Yes, it is a rattle can paint job I did on our 2015 FLHR in 2018. It was a salvage bike with low miles and moderate damage. We needed another test bike but had a very small budget. This Road King fit the bill!
After swapping the front wheel out I could roll it into the shop and tore it down.
Mechanical repair was straight forward. I decided to just put it back together with stock parts and get to improvements later. I did install one of our triple tree sets on the bike to see how rake and trail like on 2013 and older models would work. The reduced trail would let me install our 21 inch CNC front wheel and come out with about the same trail as stock on 2014-up models. But our 19 inch wheel went in first to test the 14 inch brake rotors they come with.
With that our of the way I was looking at the sheet metal I had on the shelves. All vivid black. I didn’t want yet another black bike. I didn’t want to spend a couple of thousand dollars on a decent paint job either so I decided to try my luck with rattle cans. I figured with time, patience and decent products I might manage to get a result that could pass as an ok job. The plan was to lay on enough coats to have depth in the paint – and thickness to cut and buff out the flaws.
The parts I had didn’t need much body work and after spraying 2K primer the first coat went on. Black will show everything you’ve missed. I waited until the next day, wet sanded and then put a second coat on. All better!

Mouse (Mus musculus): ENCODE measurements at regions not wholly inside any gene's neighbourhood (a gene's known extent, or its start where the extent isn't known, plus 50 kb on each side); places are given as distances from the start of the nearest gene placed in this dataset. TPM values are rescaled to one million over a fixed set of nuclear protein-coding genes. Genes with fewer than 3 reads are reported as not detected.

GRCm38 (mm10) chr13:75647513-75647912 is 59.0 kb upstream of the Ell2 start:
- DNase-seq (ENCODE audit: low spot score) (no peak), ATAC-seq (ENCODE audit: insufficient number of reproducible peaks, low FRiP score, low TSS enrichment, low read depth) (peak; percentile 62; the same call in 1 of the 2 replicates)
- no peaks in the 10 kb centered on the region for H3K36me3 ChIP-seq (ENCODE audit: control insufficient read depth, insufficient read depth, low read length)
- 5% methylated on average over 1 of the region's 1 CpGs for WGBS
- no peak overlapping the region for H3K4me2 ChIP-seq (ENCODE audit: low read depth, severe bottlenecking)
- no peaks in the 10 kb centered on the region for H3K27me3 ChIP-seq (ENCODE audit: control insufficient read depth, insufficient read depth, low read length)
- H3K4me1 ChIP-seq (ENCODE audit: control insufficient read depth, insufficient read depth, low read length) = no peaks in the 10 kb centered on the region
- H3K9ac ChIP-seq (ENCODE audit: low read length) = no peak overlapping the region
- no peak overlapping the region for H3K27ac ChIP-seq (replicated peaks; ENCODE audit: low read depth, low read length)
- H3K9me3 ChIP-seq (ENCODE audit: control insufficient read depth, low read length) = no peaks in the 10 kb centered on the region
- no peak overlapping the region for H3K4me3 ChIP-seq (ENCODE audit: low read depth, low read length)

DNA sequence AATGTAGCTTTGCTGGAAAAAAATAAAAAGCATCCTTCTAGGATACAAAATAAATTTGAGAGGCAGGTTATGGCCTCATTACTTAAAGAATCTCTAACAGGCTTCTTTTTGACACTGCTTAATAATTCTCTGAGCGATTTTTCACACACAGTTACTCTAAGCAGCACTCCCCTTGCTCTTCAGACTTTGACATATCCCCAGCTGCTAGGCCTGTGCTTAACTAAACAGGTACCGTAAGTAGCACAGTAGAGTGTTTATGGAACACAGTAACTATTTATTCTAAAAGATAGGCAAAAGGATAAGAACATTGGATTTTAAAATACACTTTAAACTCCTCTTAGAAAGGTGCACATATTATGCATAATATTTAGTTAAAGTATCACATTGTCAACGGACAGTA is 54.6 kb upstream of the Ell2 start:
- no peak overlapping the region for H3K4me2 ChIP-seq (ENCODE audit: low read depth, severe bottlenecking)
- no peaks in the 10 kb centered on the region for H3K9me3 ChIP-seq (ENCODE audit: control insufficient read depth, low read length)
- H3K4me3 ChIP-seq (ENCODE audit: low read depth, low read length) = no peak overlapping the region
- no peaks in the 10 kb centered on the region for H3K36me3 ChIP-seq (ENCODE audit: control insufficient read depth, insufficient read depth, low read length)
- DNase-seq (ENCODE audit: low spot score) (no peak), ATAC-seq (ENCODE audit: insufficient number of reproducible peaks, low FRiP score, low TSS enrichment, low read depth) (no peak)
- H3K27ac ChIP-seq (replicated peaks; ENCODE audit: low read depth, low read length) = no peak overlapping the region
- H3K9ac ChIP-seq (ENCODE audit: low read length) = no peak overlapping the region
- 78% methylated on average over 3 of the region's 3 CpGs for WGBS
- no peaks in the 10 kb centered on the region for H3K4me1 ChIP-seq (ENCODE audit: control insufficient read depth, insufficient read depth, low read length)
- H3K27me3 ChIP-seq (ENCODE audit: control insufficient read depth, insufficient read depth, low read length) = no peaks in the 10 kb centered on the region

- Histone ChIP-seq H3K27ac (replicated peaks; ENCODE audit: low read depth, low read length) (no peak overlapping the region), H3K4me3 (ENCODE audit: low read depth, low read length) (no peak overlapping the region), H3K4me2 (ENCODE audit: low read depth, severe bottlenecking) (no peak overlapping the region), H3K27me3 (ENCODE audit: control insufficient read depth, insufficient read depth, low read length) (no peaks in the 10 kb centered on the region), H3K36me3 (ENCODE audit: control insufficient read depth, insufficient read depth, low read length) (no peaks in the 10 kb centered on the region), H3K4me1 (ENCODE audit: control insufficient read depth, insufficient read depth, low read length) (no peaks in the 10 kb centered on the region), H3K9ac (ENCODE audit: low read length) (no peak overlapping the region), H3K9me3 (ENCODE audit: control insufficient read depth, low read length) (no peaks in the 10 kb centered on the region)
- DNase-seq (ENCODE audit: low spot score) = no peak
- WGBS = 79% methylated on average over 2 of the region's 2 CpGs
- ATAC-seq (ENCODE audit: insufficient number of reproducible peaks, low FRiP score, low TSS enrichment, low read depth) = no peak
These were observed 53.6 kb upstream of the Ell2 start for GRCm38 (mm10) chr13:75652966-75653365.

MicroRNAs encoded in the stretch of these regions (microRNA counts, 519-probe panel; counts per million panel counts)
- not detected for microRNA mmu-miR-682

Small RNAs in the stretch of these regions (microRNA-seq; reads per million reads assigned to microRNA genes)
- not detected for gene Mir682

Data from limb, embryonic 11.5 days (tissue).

After letting the paint dry for a couple of days I laid on 3 coats of copper sparkle, 4 coats of candy orange and finally 3 layers of 2K clear coat. It took a whole week because I let the different coat types dry for at least a day before moving to the next type. Spraying outside means you’ll have some dust in your paint. I carefully wet sanded the most obvious specks out in between coats using 2,000 grid sanding paper.
When I started laying down the sparkle coat I had some serious remorse – THIS did not look promising! Why wasn’t black good enough for me???
In the end it came out much better than I had thought. Letting coats dry completely and sanding out orange peel and dust specks in between coats worked out nicely. It just takes time and patience. All other parts were done the same way and everything went together nicely.
This is certainly not comparable to a professional paint job but I’m only into it a few hundred, not a few thousand dollars. I never got around to cutting and buffing it but it looks ok anyway. Let us know what you think! Thanks for reading.
I’m Andreas, one of the owners of GeezerEngineering LLC. My first Harley was a 1980 FXWG. I still have it and will not ever sell it. I’ve been around Harleys for decades and hope to stick around for a while longer. Ride safe!